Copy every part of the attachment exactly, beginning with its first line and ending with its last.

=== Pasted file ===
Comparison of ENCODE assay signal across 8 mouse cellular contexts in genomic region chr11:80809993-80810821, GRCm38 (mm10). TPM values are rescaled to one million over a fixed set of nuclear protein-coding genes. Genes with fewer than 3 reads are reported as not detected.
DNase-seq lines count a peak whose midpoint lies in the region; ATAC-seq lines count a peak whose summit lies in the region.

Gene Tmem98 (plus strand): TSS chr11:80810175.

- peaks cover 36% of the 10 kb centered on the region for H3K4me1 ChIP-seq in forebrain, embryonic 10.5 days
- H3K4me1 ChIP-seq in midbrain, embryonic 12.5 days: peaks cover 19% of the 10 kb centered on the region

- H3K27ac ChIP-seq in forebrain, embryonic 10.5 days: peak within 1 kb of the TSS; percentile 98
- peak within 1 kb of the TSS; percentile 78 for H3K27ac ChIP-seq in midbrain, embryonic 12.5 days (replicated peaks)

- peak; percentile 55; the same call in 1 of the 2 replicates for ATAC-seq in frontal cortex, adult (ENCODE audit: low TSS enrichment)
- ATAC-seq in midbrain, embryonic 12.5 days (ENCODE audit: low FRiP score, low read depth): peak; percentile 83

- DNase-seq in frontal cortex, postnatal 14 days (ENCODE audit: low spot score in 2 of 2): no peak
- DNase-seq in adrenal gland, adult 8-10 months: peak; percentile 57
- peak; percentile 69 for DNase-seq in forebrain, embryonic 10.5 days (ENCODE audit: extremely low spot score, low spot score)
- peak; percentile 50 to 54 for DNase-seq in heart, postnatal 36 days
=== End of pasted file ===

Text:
Comparison of ENCODE assay signal across 8 mouse cellular contexts in genomic region chr11:80809993-80810821, GRCm38 (mm10). TPM values are rescaled to one million over a fixed set of nuclear protein-coding genes. Genes with fewer than 3 reads are reported as not detected.
DNase-seq lines count a peak whose midpoint lies in the region; ATAC-seq lines count a peak whose summit lies in the region.

Gene Tmem98 (plus strand): TSS chr11:80810175.

- peaks cover 36% of the 10 kb centered on the region for H3K4me1 ChIP-seq in forebrain, embryonic 10.5 days
- H3K4me1 ChIP-seq in midbrain, embryonic 12.5 days: peaks cover 19% of the 10 kb centered on the region

- H3K27ac ChIP-seq in forebrain, embryonic 10.5 days: peak within 1 kb of the TSS; percentile 98
- peak within 1 kb of the TSS; percentile 78 for H3K27ac ChIP-seq in midbrain, embryonic 12.5 days (replicated peaks)

- peak; percentile 55; the same call in 1 of the 2 replicates for ATAC-seq in frontal cortex, adult (ENCODE audit: low TSS enrichment)
- ATAC-seq in midbrain, embryonic 12.5 days (ENCODE audit: low FRiP score, low read depth): peak; percentile 83

- DNase-seq in frontal cortex, postnatal 14 days (ENCODE audit: low spot score in 2 of 2): no peak
- DNase-seq in adrenal gland, adult 8-10 months: peak; percentile 57
- peak; percentile 69 for DNase-seq in forebrain, embryonic 10.5 days (ENCODE audit: extremely low spot score, low spot score)
- peak; percentile 50 to 54 for DNase-seq in heart, postnatal 36 days